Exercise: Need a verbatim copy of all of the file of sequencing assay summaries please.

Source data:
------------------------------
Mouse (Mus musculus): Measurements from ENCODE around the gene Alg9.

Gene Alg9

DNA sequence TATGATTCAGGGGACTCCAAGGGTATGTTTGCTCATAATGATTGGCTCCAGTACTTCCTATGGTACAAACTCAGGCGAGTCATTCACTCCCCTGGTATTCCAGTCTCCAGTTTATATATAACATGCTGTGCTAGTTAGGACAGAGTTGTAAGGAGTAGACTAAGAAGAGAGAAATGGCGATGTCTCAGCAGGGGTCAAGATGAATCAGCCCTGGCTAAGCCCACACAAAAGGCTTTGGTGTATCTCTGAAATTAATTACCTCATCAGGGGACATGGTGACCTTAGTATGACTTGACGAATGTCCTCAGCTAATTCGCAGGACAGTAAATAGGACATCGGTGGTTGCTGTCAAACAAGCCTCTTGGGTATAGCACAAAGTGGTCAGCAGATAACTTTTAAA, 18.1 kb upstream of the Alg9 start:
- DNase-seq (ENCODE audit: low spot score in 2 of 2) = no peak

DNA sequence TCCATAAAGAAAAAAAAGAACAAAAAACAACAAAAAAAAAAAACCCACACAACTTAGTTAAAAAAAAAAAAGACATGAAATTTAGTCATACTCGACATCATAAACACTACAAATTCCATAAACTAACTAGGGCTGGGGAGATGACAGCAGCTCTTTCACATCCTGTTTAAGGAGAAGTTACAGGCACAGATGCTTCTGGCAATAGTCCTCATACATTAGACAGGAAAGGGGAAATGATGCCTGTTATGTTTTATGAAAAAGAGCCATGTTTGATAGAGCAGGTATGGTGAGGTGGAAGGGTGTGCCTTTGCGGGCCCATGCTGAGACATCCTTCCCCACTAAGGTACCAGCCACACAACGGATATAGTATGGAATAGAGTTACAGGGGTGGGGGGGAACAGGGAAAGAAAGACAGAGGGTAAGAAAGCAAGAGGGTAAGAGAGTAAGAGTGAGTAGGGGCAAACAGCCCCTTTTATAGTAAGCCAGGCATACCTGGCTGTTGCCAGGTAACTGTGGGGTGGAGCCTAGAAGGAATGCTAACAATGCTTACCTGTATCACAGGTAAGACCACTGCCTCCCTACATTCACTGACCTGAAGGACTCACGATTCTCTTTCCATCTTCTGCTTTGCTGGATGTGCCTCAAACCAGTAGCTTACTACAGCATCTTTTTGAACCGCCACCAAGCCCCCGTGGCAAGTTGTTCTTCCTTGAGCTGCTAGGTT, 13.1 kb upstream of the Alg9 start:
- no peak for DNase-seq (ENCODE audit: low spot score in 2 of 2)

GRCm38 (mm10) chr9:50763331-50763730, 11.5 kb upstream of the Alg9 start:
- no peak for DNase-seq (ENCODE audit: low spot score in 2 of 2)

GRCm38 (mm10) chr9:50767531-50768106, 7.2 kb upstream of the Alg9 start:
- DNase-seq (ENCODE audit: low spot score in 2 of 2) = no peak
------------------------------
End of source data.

Mouse (Mus musculus): Measurements from ENCODE around the gene Alg9.

Gene Alg9

DNA sequence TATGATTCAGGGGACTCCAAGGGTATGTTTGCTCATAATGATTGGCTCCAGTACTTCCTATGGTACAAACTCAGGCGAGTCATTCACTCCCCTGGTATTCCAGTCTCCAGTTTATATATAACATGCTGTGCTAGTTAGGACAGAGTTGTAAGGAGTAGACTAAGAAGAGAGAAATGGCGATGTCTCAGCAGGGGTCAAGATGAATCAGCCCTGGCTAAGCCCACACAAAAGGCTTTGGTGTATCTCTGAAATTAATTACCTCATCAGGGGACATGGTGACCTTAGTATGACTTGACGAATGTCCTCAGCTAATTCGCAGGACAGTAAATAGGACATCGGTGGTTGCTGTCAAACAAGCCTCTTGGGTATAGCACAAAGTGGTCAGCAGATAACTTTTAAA, 18.1 kb upstream of the Alg9 start:
- DNase-seq (ENCODE audit: low spot score in 2 of 2) = no peak

DNA sequence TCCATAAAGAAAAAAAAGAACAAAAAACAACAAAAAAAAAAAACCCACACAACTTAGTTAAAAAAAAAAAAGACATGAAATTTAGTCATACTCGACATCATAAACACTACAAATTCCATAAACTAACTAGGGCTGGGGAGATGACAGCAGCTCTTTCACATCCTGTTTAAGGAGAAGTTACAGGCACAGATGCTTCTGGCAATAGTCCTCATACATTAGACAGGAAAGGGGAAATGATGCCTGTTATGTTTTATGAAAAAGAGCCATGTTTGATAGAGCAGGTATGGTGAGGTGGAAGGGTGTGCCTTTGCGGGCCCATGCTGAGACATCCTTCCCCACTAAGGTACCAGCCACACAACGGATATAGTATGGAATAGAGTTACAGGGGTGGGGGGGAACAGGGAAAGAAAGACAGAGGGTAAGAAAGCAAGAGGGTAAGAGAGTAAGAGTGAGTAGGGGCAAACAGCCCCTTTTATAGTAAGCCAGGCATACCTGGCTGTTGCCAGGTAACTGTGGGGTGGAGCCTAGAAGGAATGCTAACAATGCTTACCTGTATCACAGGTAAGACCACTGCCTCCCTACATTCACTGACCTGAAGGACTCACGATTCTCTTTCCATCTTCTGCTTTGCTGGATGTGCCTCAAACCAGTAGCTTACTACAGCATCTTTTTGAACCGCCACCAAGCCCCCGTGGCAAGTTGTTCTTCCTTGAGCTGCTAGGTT, 13.1 kb upstream of the Alg9 start:
- no peak for DNase-seq (ENCODE audit: low spot score in 2 of 2)

GRCm38 (mm10) chr9:50763331-50763730, 11.5 kb upstream of the Alg9 start:
- no peak for DNase-seq (ENCODE audit: low spot score in 2 of 2)

GRCm38 (mm10) chr9:50767531-50768106, 7.2 kb upstream of the Alg9 start:
- DNase-seq (ENCODE audit: low spot score in 2 of 2) = no peak